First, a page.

Tuesday, December 3, 2013
Is Marvin X America's Plato, Rumi, Mark Twain, Malcolm X?
Marvin X has been known by many names throughout his writing and social activist career of five decades. Coming across the border from Mexico while underground and sought by the FBI for refusing to serve in Vietnam, he was Elijah Muhammad, using the birth certificate of Elijah Muhammad’s grandson of the same name, who he had met while exiled in Mexico City. His first Arabic teacher, Ali Sharif Bey, named him Nazzam which means organizer or systematizer . Ali said a poet creates a system of mythology with his work.
After observing Marvin X on the street, Ishmael Reed said, “If you want to learn about motivation and inspiration, don’t spend all that money going to workshops and seminars, just go stand at 14th and Broadway, downtown Oakland and watch Marvin X at work. He’s Plato teaching on the streets of Oakland.”
One of his students, Ptah Allah El, says “The works of Plato Negro prove to be a major contribution to the field of African philosophy. These works provide a model for a standard approach toward reflective thinking and critical analysis for African people, still trying to define their own philosophical worldview…..”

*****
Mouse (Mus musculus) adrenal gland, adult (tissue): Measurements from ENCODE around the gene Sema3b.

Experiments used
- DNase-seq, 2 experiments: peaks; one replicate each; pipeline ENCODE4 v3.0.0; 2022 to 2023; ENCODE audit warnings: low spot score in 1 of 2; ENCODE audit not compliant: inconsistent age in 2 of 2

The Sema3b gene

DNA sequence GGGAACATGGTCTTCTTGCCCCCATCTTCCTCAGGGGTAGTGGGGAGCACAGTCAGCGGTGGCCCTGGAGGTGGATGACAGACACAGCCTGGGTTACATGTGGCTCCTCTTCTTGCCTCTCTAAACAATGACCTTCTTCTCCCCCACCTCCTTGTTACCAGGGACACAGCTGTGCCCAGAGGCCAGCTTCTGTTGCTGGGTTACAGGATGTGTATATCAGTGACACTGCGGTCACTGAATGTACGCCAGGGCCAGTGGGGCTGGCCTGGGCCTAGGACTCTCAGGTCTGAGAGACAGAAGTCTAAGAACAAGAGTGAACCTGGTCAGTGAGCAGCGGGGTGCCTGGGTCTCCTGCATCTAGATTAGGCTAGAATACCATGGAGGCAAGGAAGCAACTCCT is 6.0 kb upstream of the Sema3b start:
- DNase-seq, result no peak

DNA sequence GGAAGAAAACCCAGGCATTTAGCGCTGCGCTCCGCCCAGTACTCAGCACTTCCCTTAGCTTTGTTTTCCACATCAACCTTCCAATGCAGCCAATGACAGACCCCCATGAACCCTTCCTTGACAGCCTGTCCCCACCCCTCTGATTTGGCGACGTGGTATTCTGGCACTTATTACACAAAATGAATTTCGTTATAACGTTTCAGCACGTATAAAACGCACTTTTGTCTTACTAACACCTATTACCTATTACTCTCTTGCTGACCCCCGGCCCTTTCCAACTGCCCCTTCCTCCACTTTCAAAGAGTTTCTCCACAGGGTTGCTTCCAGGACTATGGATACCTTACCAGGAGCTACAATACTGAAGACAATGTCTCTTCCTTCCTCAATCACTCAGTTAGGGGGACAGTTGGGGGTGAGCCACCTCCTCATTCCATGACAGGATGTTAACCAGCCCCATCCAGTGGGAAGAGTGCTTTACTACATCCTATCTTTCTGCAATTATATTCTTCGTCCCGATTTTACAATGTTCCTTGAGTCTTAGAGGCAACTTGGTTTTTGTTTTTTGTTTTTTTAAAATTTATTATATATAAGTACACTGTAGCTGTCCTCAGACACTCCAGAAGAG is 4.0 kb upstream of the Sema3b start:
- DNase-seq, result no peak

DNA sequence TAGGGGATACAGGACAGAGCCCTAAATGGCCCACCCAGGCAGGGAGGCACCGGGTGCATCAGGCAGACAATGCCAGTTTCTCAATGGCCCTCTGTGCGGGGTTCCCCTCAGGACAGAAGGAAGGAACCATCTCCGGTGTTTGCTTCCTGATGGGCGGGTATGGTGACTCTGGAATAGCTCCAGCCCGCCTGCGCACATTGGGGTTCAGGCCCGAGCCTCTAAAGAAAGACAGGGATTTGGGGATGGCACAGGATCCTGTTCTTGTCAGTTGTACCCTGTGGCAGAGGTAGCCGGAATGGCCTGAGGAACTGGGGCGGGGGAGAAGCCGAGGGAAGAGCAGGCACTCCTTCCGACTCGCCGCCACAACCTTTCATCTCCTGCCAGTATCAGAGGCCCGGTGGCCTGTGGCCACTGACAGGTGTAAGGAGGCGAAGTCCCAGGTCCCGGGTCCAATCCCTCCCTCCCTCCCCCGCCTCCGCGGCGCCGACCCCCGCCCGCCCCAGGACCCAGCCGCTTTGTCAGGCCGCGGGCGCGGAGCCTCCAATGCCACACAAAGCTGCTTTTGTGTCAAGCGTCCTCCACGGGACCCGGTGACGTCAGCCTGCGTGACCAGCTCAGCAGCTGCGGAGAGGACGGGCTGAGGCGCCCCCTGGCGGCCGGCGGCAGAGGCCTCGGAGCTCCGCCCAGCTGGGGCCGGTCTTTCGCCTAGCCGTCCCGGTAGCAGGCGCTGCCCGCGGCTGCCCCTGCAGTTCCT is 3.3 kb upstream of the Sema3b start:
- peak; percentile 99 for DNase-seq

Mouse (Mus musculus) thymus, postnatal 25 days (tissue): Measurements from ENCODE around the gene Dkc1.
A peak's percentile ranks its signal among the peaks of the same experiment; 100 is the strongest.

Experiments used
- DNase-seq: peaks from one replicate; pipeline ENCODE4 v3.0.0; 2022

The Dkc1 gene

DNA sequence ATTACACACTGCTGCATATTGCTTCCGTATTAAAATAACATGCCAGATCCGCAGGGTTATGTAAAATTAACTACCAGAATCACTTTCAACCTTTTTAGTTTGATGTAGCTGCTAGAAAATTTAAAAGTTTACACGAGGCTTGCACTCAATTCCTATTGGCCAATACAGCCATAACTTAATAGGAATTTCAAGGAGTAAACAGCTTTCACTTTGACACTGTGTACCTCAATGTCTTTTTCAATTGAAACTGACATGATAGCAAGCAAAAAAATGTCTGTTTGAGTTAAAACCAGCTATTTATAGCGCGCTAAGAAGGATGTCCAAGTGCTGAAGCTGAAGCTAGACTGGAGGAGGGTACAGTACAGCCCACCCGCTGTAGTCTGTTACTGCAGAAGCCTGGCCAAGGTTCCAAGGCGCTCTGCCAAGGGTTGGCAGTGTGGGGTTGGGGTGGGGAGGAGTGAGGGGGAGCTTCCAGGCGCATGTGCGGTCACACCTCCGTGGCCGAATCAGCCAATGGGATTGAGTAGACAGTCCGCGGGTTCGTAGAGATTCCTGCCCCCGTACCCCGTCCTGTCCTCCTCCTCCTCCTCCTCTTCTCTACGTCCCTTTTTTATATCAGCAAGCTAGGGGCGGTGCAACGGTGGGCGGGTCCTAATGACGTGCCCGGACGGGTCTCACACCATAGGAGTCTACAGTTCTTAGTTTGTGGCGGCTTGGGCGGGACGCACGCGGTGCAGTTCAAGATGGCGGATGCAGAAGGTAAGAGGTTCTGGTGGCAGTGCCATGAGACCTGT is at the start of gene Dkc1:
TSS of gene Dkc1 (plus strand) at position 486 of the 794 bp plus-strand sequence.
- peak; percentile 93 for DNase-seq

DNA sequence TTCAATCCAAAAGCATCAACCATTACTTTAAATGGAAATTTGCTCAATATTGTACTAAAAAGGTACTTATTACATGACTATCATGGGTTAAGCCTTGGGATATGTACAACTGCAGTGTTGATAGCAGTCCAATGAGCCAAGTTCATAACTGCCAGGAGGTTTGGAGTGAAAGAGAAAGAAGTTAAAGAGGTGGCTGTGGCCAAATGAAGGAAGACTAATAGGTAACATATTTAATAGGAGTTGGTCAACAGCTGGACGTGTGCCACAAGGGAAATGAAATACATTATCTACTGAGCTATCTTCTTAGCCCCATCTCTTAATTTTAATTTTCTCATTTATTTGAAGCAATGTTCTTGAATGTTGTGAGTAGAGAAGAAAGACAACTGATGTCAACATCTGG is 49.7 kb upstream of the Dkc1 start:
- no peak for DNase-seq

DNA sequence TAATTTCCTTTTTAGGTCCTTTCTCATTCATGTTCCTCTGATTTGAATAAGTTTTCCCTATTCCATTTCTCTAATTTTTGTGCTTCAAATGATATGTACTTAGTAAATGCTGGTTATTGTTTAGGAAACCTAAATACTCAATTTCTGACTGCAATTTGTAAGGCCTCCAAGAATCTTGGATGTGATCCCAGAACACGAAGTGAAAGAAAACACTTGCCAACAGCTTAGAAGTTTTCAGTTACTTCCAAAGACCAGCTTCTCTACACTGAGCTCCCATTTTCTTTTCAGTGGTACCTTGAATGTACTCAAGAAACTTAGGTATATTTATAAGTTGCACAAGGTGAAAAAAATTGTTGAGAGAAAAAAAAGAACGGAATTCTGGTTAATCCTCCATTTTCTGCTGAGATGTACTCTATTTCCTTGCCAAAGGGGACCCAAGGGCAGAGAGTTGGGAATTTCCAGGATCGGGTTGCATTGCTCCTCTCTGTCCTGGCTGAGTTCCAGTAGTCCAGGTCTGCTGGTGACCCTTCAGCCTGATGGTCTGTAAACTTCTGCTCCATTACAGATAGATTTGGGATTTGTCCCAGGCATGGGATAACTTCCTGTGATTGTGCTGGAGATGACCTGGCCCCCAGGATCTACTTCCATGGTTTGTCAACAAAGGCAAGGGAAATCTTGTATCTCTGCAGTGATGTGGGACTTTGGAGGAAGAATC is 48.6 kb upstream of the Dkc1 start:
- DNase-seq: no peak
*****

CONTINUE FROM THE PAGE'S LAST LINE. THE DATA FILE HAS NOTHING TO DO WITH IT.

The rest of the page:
As per Rumi, Bob Holman of the Bowery Poetry Club, NYC, commented, “Marvin X is the USA’s Rumi…. X’s poems vibrate, whip, love in the most meta—and physical ways imaginable and un-. He’s got the humor of Pietri, the politics of Baraka, and the spiritual Muslim grounding that is totally new in English—the ecstasy of Hafiz, the wisdom of Saadi. It’s not unusual for him to have a sequence of shortish lines followed by a culminating line that stretches a quarter page—it is the dance of the dervishes, the rhythms of a Qasida.
“He is a Master Teacher in many fields of thought—religion and psychology, sociology and anthropology, history and politics, literature and the humanities. He is a needed counselor, for he knows himself on the deepest of personal levels and he reveals that self to us, that w might be his beneficiaries…. One of America’s great story tellers. I’d put him ahead of Mark Twain.”—Rudolph Lewis
He’s the new Malcolm X! Nobody’s going to talk about his book (s) out loud, but they’ll hush hush about them. He’s very straight and plain….—Jerri Lange, author Jerri, A Black Woman’s Life in the Media
Declaring Muslim American literature as a field of study is valuable because by re-contextualizing it will add another layer of attention to Marvin X’s incredibly rich body of work. Muslim American literature begins with Marvin X. –Dr. Mohja Kahf
In terms of modernist and innovative, he’s centuries ahead of anybody I know.—Dennis Leroy Moore, Brecht Forum, New York